Tag Archives: tomato disease

Tomato Tips: Preventing Fungal Diseases

For many tomatoes are the highlight of the summer garden. The refreshing sweet yet acidic flavor of a garden tomato is world’s away from the bland, mealy supermarket tomatoes of winter. Unfortunately for those living in areas with hot, humid summers getting a good tomato harvest can be a struggle. Many times tomatoes can become afflicted with fungal diseases like Verticillium wilt, Fusarium wilt, or Alternaria.

Alternaria also known as early blight causes “bullseye” leaf spots and can causes lesions on the fruit. Fusarium wilt causes the plant’s leaves to wilt and turn yellow and then brown. It usually begins on the plants lower leaves. Like Fusarium wilt, Verticillium wilt begins at the bottom of the plant causes yellow spots to form on the leaves before the leaves turn fully yellow or brown.

There are also many other tomato afflictions you could be experiencing in your garden these are just a few common ones. 

Don’t handle your tomatoes when they’re wet.

Fungal diseases are passed through moisture. Avoid working with your tomato plants until after all the dew or rain had dried off.

Use drip irrigation.

Using drip irrigation is more efficient and can help limit the spread of fungal diseases because the water is going directly to the plants’ roots. For those with small gardens, it’s also possible to spot water the base of the plant. If you must use overhead watering water in the early morning so that the plant will have time to dry off during the day.

Tomato trellis of string weaving at Twin Oaks Community Farm

Prune, trellis, and weed around your plants.  

We all start each spring with the best intentions but often the summer gets away from us. It can be easy to fail to keep up with these important tasks when our garden is competing for our attention with work and family obligations. However, maintaining good airflow around your plants is vital to preventing fungal diseases.

Tomatoes can be trellised in a variety of manners like the “Florida weave” pictured above, on cattle panels, or some sort of homemade tomato cage.

Rotate your crops.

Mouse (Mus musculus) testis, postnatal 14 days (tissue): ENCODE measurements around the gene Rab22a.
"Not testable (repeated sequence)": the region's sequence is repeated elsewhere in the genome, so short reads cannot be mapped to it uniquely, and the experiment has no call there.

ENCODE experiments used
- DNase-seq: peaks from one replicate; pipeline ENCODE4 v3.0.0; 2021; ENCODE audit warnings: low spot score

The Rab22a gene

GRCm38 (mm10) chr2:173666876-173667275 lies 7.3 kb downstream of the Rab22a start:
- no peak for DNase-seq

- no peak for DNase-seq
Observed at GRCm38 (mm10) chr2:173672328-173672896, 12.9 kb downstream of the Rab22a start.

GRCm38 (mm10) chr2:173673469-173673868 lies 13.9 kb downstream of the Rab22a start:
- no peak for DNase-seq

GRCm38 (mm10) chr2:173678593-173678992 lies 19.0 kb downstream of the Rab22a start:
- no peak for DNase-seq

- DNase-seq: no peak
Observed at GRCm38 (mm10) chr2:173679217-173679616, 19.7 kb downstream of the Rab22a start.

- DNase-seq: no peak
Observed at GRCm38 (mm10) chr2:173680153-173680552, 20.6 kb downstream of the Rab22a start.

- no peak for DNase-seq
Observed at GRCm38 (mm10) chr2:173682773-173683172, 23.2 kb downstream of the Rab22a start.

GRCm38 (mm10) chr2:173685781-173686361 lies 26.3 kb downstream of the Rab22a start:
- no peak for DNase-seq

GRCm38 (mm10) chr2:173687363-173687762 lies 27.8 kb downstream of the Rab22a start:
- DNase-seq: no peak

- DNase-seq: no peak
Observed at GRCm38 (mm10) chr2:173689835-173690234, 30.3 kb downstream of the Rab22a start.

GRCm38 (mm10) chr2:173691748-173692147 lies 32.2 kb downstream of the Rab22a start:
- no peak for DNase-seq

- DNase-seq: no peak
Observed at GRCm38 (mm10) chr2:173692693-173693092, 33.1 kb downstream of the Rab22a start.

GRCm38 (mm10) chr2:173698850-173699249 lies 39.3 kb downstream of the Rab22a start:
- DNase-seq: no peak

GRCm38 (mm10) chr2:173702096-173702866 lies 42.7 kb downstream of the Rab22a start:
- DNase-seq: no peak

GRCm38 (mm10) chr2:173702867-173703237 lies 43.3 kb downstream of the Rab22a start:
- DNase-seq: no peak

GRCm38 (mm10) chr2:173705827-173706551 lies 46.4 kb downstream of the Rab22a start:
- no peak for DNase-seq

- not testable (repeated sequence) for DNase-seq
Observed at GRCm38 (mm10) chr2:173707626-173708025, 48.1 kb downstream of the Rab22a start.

Many fungal diseases that afflict tomatoes live in the soil. To keep your tomatoes disease free you must rotate your crops. Don’t plant tomatoes or other nightshades (including potatoes, peppers, and eggplants) in the same space multiple years in a row. You should use a minimum of a four-year rotation.

Keep your soil and plants healthy.

Along with rotating your crops, you should also work hard to improve your soil’s health which will help you grow healthier, less vulnerable plants. Get your soil tested and add amendments as needed. Practice no-till agriculture. Use cover crops and good quality compost to add fertility and organic matter to your soil. Mulch pathways and around plants to add organic matter and habitat for beneficial fungi and microbes.

West Virginia 63 (Centennial) Tomato – resistant to late blight, Fusarium wilt race 1, Verticillium wilt, and sunscald

Plant disease resistant varieties.

Some varieties have been specifically bred to better tolerate these diseases. Check out our disease resistant selection.

Try a fungicide.

If all else fail you can find organic fungicides. Look for those that are OMRI (Organic Materials Review Institute) listed. Keep in mind that organic doesn’t always mean completely harm-free. Many fungicides will kill off your soils’ good fungus as well as the bad. Some fungicides like copper can even cause toxicity in your soil if used too frequently or in high quantities! Some gardeners have luck with products like Mycostop which are created from bacteria that feeds on the fungus.

Having tomato diseases ruin your harvest can take a lot of the fun out of gardening. Try following these tips to keep your tomatoes disease free this year.

 

Sustainable Agriculture Research Stations

Continuing our summer road trip adventures! Besides seed growers, we also visited with many vegetable breeders and researchers on our trip.  Here we’ll profile four organic and sustainable agriculture research stations.

North Carolina State University’s Mountain Research Station in Waynesville, NC (near Asheville) is up in the hills, and cooler and wetter than most of NC – a great place for tomato disease trials! Here, Luping Qu, Reuben Travis, and Jeanine Davis discuss how to measure the effects of diseases for their trial notes.